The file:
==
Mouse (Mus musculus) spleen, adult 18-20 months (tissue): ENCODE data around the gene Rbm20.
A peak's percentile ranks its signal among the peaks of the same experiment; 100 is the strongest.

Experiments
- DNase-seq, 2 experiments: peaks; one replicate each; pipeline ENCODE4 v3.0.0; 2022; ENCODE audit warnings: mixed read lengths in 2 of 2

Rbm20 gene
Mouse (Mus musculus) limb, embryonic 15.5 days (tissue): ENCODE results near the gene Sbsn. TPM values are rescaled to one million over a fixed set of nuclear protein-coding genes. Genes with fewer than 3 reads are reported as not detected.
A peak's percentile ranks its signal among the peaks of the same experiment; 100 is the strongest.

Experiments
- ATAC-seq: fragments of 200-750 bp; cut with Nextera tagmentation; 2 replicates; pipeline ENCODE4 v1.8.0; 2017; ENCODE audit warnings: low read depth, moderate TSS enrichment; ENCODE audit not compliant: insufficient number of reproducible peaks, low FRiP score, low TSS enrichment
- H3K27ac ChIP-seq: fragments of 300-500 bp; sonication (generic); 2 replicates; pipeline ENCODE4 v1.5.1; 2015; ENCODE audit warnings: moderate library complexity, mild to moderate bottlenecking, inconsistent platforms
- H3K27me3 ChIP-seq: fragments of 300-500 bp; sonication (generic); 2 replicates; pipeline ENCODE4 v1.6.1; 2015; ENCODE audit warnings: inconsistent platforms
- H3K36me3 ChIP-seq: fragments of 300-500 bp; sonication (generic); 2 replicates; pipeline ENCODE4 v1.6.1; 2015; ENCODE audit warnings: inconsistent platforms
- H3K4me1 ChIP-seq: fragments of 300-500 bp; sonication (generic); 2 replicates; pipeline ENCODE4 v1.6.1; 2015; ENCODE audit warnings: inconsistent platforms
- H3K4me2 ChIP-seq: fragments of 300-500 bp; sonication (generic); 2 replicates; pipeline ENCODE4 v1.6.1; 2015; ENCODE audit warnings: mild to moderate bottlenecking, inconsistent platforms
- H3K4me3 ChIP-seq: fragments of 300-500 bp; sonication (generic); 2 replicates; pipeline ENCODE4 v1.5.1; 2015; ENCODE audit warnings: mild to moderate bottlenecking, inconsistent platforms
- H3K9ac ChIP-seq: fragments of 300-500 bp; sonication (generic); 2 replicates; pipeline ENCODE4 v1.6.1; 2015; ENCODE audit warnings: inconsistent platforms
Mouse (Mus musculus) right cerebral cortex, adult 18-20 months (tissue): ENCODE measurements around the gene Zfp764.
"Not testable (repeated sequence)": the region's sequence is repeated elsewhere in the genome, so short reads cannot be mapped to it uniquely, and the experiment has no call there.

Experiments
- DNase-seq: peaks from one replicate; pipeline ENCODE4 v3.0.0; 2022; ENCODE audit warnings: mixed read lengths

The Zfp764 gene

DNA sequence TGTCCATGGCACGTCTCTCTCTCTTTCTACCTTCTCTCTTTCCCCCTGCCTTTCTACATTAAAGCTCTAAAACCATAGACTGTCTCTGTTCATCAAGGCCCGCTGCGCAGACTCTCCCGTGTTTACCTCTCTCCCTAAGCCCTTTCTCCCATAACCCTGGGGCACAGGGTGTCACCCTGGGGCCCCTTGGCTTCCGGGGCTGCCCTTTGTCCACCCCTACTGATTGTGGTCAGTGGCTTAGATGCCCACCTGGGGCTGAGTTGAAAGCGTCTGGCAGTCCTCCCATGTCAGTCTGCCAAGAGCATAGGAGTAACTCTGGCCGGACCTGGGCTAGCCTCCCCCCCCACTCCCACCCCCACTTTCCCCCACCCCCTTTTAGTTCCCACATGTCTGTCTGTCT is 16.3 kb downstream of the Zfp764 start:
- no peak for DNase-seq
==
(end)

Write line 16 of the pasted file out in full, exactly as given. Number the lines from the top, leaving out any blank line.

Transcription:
- H3K9ac ChIP-seq: fragments of 300-500 bp; sonication (generic); 2 replicates; pipeline ENCODE4 v1.6.1; 2015; ENCODE audit warnings: inconsistent platforms